Unpacking is the perfect game for this. It’s all about moving into new homes and finding a place for each of your possessions in a way that developer Witch Beam describes as “Item Tetris”. The more you unpack, the more you learn about the character you’re unpacking for. You learn they like sports, but they also hold onto teddy bears and action figures as they grow up into an adult. You get a sense for the items that hold sentimental value to the protagonist, as they keep cropping up every time they’ve moved into a new home. To me, Unpacking knows you can tell a lot about a person from the possessions they own, and that’s a crucial storytelling device.
Unbound: Worlds Apart
Developer Alien Pixel Studios
Publisher Alien Pixel Studios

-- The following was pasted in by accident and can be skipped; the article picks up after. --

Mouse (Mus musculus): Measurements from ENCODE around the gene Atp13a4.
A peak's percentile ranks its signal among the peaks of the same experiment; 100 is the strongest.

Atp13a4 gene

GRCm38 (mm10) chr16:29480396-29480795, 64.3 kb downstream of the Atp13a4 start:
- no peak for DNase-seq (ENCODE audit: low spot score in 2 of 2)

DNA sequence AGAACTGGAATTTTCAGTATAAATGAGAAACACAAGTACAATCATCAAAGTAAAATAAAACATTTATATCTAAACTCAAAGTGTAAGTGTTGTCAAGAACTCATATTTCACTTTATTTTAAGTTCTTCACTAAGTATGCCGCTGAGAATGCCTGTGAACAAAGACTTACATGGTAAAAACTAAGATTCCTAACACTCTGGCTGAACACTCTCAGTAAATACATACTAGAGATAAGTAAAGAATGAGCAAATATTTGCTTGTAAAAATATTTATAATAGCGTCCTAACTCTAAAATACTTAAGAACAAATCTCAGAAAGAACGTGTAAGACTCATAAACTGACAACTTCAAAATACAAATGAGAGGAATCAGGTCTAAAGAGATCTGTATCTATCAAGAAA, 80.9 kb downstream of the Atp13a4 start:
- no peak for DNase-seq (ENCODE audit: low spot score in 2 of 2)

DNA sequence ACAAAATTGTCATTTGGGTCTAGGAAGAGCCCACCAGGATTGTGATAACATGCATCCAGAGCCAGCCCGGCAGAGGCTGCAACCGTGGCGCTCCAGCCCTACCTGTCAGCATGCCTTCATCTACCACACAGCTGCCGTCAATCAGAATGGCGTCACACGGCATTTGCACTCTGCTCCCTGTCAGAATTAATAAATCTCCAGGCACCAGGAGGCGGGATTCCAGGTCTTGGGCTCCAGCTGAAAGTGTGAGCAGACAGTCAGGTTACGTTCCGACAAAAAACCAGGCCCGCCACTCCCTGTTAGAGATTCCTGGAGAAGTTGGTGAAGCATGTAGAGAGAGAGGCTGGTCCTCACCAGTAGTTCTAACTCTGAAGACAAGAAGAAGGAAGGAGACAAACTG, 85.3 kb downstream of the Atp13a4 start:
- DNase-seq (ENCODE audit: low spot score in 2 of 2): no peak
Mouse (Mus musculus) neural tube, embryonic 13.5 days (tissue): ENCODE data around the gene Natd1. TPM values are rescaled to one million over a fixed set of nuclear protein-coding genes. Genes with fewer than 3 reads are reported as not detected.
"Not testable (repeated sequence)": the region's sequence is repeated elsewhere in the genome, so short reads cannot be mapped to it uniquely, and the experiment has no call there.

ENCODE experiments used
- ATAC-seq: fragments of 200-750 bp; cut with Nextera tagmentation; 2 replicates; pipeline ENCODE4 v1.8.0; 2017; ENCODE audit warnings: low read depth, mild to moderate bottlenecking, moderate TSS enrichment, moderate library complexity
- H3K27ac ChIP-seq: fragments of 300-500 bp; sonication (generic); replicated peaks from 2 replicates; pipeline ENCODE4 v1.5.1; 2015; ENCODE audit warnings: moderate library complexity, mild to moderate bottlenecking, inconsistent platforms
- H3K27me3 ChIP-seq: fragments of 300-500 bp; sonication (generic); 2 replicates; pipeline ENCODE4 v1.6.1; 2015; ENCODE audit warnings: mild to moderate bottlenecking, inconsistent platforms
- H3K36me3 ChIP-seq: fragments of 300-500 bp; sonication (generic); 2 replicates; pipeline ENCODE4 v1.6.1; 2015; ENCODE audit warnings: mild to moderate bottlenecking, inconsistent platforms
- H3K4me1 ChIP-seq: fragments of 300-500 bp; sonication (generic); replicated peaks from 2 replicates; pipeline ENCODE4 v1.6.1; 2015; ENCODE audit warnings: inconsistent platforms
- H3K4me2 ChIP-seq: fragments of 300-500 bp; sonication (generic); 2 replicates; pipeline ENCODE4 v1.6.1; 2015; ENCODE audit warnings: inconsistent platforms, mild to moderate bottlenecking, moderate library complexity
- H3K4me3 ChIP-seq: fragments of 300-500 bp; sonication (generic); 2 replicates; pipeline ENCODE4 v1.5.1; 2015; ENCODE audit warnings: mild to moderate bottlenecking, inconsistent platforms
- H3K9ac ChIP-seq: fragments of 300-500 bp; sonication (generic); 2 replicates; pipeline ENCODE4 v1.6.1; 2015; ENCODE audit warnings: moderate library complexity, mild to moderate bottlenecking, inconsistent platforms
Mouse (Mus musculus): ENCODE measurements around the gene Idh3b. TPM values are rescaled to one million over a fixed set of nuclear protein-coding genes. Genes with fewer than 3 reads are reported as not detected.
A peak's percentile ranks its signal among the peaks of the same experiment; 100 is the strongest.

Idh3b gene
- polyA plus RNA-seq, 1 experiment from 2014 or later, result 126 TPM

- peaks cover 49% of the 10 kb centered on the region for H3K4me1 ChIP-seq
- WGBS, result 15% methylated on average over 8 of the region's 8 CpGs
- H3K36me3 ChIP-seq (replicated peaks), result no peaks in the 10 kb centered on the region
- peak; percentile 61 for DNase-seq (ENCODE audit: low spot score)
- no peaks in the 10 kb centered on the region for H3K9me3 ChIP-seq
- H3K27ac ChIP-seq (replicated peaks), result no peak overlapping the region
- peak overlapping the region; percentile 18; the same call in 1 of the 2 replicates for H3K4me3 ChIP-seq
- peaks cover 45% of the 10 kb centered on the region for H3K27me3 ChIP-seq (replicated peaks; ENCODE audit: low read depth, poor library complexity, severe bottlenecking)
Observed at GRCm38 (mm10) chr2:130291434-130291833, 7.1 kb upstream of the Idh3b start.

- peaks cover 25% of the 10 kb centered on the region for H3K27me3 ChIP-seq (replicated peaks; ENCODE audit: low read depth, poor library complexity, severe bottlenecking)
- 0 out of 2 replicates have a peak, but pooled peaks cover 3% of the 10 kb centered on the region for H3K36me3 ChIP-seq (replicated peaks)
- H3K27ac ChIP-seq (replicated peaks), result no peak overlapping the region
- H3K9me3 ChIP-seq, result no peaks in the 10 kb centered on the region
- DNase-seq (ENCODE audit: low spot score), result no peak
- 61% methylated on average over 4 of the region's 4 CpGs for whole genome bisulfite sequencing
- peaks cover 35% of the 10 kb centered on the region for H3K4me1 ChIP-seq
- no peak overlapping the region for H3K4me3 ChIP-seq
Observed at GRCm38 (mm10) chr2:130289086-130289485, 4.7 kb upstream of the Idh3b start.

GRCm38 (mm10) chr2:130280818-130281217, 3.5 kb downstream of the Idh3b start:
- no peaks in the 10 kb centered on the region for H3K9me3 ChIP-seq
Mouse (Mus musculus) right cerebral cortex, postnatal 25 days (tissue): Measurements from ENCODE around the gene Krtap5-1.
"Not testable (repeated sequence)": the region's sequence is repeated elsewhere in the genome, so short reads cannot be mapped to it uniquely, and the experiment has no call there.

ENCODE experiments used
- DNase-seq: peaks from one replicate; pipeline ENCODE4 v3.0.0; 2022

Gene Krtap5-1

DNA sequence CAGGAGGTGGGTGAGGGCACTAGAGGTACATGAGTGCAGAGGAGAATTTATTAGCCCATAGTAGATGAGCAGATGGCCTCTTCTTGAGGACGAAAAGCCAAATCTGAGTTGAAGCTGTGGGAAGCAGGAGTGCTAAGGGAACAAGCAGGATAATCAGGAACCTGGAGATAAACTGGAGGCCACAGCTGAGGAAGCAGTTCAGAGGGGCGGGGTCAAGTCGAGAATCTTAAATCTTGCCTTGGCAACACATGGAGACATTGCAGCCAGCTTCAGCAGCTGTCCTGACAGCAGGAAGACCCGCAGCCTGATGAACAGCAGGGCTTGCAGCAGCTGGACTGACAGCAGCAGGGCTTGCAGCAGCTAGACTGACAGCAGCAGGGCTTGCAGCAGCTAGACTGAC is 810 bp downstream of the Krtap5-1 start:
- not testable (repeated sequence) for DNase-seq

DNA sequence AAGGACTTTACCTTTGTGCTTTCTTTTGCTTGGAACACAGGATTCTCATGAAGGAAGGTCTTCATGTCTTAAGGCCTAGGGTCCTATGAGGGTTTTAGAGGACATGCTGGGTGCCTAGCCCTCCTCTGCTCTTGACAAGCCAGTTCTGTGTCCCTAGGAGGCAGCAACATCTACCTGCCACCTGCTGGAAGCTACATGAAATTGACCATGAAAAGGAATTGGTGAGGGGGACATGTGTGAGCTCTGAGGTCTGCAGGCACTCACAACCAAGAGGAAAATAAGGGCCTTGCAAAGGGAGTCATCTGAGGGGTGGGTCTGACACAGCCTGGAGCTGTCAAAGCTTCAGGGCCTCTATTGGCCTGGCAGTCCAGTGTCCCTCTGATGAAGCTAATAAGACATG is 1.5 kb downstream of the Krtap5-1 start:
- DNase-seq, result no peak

Release Q2 2021
I’m a sucker for a good Metroidvania, and it looks like Unbound: Worlds Apart scratches the same itch. You play as Soli, a mystical hooded figure who conjures up magic portals that he can use to travel between different dimensions. You use these portals to solve puzzles and move throughout the world. In one such instance, opening a portal removes an obstacle that’s in your path, allowing you to cross through. Meanwhile, another portal would invert your gravity, letting you walk along the ceiling and avoiding any potential hazards that are located on the floor.
Of course, these portals only work in small bubbles and so you must keep resetting its position, which can make larger areas extremely dangerous when you need to pay attention to timing. In true Metroidvania fashion, there’s nonlinear story and gameplay present, meaning you can access different areas in multiple ways with more options opening up to you as you collect more portal types. And of course, there are many secret areas to discover too. It’s a lot more stripped down than other modern Metroidvanias such as Hollow Knight, but its charm holds the same spirit.